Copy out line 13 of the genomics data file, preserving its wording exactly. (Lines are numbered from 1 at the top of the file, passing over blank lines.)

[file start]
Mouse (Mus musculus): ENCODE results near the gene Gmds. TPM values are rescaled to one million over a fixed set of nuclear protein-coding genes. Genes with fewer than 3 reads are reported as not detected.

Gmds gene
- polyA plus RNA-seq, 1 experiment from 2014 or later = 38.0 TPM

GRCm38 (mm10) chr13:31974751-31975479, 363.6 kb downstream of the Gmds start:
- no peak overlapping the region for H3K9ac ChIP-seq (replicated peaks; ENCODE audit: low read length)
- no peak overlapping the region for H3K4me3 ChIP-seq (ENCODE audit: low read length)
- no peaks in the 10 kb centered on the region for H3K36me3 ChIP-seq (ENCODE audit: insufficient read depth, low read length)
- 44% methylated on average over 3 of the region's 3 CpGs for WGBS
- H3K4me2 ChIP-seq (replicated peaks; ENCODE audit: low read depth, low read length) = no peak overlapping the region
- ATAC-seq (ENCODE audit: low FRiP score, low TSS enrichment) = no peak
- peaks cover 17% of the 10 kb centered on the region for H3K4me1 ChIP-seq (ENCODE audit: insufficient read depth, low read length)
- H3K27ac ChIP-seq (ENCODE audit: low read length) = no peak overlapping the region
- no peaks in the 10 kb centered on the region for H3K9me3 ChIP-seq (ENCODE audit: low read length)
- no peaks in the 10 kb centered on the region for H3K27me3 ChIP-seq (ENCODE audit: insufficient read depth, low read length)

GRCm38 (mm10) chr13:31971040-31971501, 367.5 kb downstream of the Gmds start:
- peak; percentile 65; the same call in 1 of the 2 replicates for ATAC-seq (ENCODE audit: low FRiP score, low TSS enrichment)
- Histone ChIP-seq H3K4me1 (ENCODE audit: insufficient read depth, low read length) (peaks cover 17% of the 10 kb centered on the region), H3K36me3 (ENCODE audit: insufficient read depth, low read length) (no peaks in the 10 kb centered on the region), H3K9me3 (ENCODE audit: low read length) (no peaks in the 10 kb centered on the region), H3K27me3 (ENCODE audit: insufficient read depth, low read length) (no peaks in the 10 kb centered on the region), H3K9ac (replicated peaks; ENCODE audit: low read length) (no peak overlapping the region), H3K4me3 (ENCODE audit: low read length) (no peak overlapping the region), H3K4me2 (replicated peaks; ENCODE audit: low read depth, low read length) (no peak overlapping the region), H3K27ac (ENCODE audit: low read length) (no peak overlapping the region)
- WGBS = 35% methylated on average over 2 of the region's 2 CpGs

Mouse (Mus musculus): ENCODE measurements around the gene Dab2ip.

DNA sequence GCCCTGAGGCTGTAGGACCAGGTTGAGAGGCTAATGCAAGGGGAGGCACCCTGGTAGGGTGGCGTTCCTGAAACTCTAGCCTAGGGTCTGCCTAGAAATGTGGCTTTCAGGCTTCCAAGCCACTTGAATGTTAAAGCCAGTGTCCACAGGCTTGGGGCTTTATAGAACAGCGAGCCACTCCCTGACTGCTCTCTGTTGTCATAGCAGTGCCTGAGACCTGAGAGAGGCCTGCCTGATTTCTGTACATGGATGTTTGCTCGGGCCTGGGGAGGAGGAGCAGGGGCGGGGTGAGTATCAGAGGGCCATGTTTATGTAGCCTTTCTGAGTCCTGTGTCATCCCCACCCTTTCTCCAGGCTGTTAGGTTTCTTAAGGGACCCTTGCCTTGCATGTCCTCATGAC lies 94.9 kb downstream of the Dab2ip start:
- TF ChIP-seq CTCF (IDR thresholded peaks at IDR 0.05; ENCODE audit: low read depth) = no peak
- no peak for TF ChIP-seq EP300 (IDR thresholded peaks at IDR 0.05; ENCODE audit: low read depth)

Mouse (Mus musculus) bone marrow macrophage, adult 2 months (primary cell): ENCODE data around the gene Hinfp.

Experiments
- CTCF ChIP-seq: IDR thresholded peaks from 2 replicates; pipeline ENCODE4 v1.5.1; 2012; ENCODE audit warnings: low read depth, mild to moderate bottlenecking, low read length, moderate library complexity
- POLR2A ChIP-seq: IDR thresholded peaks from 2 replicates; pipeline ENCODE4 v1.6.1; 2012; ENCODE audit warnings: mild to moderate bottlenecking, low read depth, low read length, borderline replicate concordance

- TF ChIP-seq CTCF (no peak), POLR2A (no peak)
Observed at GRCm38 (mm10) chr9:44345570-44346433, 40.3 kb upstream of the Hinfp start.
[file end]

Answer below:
- no peaks in the 10 kb centered on the region for H3K9me3 ChIP-seq (ENCODE audit: low read length)